National income and product accounts or National accounts Keep track of the flows of money between different sectors of the economy.
Consumer spending Household spending on goods and services.
Stock A share in the ownership of a company held by a shareholder.
Bond A form of borrowing or IOU that pays interest.
Government transfers Payments by the government to individuals for which no good or service is provided in return.
Disposable income Income plus government transfers minus taxes, is the total amount of household income available to spend on consumption and to save.
Private savings Disposable income minus consumer spending, is disposable income that is not spent on consumption.
Financial markets The banking, stock, and bond markets, which channel private savings and foreign lending into investment spending, government borrowing, and foreign borrowing.
Government borrowing The total amount of funds borrowed by federal, state, and local governments in the financial markets.
Government purchases of goods and services Total expenditures on goods and services by federal, state, and local governments.
Exports Goods and services sold to other countries.
Imports Goods and services purchased from countries.
Inventories Stocks of goods and raw materials held to facilitate business operations.
Investment spending Spending on on productive physical capital-such as machinery and construction of buildings, and on changes to inventories.
Final goods and services Goods and services sold to the final or end users.
Intermediate goods and services Goods and services-bought from one firm by another firm-that are inputs for production of final goods and services.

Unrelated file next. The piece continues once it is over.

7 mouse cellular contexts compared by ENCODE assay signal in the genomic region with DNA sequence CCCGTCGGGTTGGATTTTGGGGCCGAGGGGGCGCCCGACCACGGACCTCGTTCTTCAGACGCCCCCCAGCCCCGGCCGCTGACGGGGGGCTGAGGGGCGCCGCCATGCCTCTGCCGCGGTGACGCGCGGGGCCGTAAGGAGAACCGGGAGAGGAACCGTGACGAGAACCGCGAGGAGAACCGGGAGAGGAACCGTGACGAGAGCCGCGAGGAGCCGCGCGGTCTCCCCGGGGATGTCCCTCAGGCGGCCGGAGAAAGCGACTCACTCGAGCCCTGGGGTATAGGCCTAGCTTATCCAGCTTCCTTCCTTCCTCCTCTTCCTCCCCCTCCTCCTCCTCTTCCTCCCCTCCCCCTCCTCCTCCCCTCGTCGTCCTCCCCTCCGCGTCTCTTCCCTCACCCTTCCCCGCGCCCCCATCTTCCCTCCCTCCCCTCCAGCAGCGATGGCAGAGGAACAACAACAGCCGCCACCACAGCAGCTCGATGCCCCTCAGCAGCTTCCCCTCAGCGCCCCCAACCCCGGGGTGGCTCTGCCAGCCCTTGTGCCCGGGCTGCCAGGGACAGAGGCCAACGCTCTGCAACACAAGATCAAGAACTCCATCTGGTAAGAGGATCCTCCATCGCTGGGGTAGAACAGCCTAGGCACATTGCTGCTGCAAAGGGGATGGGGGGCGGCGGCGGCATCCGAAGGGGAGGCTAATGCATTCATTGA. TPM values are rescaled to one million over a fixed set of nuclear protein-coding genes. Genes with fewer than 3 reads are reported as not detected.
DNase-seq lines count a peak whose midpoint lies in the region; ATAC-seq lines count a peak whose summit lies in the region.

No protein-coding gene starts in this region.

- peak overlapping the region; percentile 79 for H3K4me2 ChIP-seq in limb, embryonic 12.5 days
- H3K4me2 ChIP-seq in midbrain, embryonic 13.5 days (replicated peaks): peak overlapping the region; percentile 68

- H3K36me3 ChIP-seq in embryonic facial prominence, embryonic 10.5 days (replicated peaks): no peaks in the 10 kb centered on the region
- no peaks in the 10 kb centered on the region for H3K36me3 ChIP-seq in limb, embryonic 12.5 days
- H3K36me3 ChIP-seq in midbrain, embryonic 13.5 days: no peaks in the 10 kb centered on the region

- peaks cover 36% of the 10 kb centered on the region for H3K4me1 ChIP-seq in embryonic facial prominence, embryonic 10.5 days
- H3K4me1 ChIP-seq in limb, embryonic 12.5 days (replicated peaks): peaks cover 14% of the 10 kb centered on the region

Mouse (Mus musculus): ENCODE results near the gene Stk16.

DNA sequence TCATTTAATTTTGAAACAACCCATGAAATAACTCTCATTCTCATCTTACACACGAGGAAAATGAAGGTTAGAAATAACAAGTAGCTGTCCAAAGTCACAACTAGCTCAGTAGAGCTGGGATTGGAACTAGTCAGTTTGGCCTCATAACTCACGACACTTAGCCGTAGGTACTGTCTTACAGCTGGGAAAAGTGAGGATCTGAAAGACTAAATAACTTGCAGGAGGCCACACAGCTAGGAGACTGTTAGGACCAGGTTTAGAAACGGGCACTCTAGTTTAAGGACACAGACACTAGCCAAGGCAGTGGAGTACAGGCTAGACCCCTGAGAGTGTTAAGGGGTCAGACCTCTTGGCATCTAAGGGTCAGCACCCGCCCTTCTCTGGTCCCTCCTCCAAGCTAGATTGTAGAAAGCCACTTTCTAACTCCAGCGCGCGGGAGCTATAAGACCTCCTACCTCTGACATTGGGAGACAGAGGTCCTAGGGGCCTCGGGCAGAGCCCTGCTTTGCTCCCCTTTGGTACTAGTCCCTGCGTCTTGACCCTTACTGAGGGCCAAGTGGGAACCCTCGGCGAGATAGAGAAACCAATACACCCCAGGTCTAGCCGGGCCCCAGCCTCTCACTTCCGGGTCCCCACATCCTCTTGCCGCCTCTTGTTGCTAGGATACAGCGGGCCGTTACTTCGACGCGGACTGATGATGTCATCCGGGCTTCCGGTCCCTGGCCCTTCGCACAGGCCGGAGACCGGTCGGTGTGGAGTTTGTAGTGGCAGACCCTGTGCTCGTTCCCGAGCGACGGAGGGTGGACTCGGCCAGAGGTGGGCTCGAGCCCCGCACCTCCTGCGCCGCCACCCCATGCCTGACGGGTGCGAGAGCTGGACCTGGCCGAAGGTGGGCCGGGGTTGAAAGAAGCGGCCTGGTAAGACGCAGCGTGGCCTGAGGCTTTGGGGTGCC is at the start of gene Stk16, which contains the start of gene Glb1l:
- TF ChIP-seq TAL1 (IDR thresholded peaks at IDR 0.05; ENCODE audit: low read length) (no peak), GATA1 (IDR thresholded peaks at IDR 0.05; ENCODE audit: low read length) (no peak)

Gross domestic product or GDP The total value of all final goods and services produced in the economy during a given year.
Aggregate spending The sum of consumer spending, investment spending, government purchases of goods and services and exports minus imports, is the total spending on domestically produced final goods and services in the economy.
Value added For a producer, the value of it's sale minus the value of it's purchase of intermediate goods and services.
Net exports The difference between the value of exports and the value of imports.
Aggregate output The economy's total quantity of output of final goods and services.
Real GDP The tota value of all final goods and services produced in the economy during a given year, calculated using the prices of a selected base year.
Nominal GDP The value of all final goods and services produced in the economy during a given year, calculated using the prices current in the year in which the output is produced.
Chained dollars The method of calculating changes in the real GDP using the average between the growth rate calculated using an early base year and the growth rate calculated using a late base year.
GDP per capita GDP divided by the size of the population; it is equivalent to the average GDP per person.
Aggregate Price level A measure of the overall level of prices in the economy.
Market basket A hypothetical ser of consumer purchases of goods and services.
Price index A measure of the cost of purchasing a given market basket in a given year, where that cost is normalized so that it is equal to 100 in the selected base year.
Inflation rate The percent change per year in a price index-typically the consumer price index.
Consumer price index or CPI Measures the cost of the market basket of a typical urban American family.
Producer price index or PPI Measures changes in the prices of goods purchased by producers.
GDP deflator For a given year, the ratio of nominal GDP is 100 times to real GDP.
Created by: bclee1127